Bible Belt cities mirror the rapid growth of major cities around the globe. A Guardian newspaper article in Great Britain states, “According to the United Nations, almost 180,000 people move into cities across the world every day. That is nearly 5.5 million people a month, or a new San Francisco Bay Area being created every 30 days.” [2] It seems ludicrous to think that our current slate of churches are poised to minister to the 180,000 people per day moving into our cities.

While the global stats are overwhelming, the cities of America’s Bible Belt are experiencing similar shifts that are the localized versions of these global trends. These changes impact rural and mid-sized towns as well as large urban centers, and the church will have to adjust to meet the needs of each of these communities.

A recent article in The Oklahoman claims that Oklahoma City area, where I pastor, is growing by 1729 people per month.[3] Yes, per month. How will the church keep up with population growth? Numerically, we need to add nearly a new megachurch per month just to keep up with all the new people moving into the area. Add into the equation the hundreds of thousands already here who do not know Jesus, and you start to get a sense of the burden we should feel for planting new churches.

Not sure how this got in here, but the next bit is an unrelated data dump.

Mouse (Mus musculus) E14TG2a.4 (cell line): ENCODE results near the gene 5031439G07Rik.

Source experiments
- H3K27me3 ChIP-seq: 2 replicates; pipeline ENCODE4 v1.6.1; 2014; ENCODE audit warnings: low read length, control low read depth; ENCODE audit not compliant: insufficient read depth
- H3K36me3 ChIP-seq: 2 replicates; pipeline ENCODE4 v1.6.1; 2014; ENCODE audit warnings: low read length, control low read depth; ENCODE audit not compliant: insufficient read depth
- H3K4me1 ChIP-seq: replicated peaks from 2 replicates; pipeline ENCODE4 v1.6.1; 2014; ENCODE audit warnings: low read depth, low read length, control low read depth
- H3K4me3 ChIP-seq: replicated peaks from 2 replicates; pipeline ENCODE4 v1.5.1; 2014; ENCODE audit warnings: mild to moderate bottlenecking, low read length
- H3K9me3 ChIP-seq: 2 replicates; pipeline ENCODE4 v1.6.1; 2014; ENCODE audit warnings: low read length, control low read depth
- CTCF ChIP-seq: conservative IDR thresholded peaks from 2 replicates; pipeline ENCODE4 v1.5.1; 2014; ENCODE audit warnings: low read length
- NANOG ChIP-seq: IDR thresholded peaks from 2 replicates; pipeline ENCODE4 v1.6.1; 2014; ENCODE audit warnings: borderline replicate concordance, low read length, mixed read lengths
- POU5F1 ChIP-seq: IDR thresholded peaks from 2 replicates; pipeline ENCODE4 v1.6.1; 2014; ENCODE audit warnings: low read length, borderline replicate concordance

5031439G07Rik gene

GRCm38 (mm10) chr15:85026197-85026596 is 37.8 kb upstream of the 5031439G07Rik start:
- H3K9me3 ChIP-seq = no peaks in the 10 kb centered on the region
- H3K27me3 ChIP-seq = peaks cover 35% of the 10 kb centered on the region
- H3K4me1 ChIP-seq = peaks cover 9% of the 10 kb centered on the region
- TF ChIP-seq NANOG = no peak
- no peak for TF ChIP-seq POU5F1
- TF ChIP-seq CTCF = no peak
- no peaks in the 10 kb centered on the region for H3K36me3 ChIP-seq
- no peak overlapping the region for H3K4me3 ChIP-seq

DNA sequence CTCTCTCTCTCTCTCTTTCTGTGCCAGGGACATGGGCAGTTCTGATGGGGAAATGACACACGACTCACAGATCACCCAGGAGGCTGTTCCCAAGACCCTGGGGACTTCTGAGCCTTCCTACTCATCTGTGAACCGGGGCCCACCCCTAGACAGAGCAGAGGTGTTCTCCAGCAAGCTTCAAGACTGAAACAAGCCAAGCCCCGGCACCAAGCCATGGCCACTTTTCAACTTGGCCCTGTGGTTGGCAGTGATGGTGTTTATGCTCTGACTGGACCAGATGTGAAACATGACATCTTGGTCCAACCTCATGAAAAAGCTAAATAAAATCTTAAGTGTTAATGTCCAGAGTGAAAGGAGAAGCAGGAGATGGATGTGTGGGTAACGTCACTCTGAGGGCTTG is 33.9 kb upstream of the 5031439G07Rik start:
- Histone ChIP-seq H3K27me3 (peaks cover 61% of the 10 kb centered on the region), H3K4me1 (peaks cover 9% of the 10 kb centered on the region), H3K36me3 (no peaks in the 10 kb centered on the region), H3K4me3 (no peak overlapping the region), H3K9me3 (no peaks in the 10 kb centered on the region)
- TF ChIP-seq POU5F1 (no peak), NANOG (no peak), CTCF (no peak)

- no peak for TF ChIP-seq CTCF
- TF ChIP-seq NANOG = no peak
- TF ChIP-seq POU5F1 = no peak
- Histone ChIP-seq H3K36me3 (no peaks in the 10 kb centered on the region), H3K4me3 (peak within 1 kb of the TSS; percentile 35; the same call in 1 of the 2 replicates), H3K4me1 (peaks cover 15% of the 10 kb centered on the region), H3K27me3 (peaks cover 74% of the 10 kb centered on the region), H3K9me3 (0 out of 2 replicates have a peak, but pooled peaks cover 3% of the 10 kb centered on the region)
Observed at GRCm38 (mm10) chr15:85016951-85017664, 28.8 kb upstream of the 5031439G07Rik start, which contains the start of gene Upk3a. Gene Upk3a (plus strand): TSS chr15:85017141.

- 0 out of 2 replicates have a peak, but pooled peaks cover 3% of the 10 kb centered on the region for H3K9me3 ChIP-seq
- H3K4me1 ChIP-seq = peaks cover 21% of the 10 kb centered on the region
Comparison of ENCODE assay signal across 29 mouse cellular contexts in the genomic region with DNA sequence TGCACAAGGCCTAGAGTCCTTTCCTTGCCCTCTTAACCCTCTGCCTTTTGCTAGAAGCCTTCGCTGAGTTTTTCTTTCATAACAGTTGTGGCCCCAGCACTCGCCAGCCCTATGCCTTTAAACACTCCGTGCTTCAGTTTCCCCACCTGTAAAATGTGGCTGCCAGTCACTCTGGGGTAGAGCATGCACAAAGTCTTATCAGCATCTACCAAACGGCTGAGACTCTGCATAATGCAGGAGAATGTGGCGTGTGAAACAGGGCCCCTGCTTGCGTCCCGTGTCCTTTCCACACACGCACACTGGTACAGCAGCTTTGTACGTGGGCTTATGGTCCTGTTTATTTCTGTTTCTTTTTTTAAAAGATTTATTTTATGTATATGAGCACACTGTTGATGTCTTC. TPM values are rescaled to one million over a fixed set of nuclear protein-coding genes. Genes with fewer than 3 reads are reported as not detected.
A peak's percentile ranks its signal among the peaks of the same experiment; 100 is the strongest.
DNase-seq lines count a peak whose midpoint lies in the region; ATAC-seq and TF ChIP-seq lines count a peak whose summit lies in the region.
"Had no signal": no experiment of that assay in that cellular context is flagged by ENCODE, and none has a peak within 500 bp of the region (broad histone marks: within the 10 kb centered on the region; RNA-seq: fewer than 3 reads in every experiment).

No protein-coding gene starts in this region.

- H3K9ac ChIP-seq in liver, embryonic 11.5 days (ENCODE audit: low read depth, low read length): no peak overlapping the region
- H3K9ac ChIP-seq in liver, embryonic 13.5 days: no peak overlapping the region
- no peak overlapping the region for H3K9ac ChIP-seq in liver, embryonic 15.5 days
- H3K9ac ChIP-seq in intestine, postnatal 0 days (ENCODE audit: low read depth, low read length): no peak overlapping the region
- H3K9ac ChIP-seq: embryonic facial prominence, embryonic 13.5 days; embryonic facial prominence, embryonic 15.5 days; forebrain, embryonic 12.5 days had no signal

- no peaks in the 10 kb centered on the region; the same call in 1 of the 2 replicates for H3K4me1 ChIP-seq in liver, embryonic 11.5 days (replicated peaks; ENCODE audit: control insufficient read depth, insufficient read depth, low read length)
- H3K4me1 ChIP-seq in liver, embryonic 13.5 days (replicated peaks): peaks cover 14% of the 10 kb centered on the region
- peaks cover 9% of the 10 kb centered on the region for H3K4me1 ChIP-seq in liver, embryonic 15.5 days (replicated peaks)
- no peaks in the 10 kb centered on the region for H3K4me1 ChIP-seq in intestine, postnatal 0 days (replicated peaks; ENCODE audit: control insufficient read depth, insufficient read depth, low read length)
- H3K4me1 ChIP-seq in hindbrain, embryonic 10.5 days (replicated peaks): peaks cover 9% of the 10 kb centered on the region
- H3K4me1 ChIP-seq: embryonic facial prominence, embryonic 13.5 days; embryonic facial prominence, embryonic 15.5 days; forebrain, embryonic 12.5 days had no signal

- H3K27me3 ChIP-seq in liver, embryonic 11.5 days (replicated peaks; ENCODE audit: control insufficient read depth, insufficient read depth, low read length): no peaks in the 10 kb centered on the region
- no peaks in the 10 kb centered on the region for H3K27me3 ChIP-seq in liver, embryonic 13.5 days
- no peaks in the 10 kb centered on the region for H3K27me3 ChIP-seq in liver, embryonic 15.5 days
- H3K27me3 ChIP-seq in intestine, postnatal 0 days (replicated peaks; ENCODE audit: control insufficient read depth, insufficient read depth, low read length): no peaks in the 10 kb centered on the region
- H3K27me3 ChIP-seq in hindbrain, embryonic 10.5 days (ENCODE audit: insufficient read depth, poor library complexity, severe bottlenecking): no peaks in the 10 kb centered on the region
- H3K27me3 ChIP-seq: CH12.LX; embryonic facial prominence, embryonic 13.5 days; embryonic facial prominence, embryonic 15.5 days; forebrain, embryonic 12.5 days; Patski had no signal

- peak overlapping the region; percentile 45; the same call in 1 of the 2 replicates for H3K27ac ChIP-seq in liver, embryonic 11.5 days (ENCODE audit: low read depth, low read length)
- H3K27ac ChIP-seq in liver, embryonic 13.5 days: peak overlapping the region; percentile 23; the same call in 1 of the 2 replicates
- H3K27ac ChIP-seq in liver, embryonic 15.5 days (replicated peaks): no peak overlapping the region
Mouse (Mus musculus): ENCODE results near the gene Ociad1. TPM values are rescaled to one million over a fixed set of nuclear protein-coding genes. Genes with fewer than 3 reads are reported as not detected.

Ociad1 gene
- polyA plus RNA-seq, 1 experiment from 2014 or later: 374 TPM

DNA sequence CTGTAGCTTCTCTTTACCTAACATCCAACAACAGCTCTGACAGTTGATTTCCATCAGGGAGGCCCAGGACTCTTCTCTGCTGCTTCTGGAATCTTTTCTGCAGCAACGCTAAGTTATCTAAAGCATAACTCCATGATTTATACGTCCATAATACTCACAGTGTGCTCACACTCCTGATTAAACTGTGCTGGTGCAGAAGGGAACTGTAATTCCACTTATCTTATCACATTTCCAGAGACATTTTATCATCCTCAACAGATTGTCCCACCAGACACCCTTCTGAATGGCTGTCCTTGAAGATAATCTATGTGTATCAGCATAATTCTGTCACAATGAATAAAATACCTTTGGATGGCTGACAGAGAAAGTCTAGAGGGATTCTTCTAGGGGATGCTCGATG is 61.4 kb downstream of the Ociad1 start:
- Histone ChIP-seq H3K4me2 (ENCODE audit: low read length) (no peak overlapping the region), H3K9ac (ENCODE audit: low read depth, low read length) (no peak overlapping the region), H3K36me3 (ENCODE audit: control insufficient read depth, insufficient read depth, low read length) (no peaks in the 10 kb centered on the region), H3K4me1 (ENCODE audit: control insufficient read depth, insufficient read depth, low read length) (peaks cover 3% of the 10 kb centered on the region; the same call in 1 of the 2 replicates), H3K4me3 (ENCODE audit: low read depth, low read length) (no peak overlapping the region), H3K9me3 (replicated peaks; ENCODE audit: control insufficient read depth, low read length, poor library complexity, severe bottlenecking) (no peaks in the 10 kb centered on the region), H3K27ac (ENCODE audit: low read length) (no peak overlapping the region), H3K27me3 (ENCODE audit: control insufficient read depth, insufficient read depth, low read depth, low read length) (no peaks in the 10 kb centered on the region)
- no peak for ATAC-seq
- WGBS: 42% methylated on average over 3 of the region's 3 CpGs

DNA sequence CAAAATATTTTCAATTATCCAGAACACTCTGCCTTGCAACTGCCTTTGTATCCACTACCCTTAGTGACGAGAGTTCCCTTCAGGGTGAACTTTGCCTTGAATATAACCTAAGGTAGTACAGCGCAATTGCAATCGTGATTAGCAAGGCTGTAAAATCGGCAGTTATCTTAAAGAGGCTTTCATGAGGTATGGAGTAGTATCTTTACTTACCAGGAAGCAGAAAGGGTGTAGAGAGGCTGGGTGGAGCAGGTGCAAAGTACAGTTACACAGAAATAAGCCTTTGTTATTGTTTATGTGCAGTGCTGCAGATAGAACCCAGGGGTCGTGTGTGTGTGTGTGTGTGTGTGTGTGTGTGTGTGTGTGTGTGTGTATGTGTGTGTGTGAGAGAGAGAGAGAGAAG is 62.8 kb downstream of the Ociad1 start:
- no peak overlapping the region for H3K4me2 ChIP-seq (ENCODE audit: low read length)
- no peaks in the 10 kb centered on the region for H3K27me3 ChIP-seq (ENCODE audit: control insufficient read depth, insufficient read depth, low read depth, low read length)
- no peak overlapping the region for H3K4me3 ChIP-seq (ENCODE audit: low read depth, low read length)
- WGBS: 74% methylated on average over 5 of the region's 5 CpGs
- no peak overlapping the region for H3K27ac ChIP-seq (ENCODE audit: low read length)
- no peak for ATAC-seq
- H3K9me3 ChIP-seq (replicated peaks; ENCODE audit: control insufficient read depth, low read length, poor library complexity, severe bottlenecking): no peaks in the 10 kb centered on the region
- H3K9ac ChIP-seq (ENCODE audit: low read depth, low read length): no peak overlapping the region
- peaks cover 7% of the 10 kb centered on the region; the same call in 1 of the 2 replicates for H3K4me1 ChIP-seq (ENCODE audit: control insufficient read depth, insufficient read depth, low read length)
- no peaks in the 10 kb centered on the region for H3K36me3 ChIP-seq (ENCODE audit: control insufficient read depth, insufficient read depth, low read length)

I first heard this phrase, “add a megachurch a month,” from Bruce Wesley, lead pastor of Clear Creek Community Church, a church of 5,000+ which celebrated it’s 20 year anniversary not long ago. His region—the Houston area—is growing by about 2500 per month, so Bruce and Clear Creek Community Church are seeking to empower a church planting movement that continually sees new churches launched in order to increase the gospel reach into this huge metroplex. We need more pastors of established churches with eyes to see these needs and a gospel-compelled passion to launch new churches.

New Churches are the Best Way to Reach Unchurched People